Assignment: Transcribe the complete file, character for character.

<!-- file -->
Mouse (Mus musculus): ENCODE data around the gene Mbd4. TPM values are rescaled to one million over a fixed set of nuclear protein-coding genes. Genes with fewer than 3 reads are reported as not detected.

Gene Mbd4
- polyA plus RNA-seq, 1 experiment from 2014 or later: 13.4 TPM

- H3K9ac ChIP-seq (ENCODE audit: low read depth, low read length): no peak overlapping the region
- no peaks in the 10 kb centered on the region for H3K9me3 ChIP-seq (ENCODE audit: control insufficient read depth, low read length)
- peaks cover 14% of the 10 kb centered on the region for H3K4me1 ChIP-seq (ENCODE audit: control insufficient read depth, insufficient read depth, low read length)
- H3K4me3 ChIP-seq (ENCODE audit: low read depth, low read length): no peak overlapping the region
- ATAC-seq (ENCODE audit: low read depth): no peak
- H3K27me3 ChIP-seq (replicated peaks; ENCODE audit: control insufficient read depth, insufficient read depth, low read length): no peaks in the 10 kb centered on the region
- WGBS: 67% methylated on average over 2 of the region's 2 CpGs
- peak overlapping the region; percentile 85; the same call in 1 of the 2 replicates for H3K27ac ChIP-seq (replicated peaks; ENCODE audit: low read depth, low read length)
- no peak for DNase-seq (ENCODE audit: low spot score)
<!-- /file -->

Mouse (Mus musculus): ENCODE data around the gene Mbd4. TPM values are rescaled to one million over a fixed set of nuclear protein-coding genes. Genes with fewer than 3 reads are reported as not detected.

Gene Mbd4
- polyA plus RNA-seq, 1 experiment from 2014 or later: 13.4 TPM

- H3K9ac ChIP-seq (ENCODE audit: low read depth, low read length): no peak overlapping the region
- no peaks in the 10 kb centered on the region for H3K9me3 ChIP-seq (ENCODE audit: control insufficient read depth, low read length)
- peaks cover 14% of the 10 kb centered on the region for H3K4me1 ChIP-seq (ENCODE audit: control insufficient read depth, insufficient read depth, low read length)
- H3K4me3 ChIP-seq (ENCODE audit: low read depth, low read length): no peak overlapping the region
- ATAC-seq (ENCODE audit: low read depth): no peak
- H3K27me3 ChIP-seq (replicated peaks; ENCODE audit: control insufficient read depth, insufficient read depth, low read length): no peaks in the 10 kb centered on the region
- WGBS: 67% methylated on average over 2 of the region's 2 CpGs
- peak overlapping the region; percentile 85; the same call in 1 of the 2 replicates for H3K27ac ChIP-seq (replicated peaks; ENCODE audit: low read depth, low read length)
- no peak for DNase-seq (ENCODE audit: low spot score)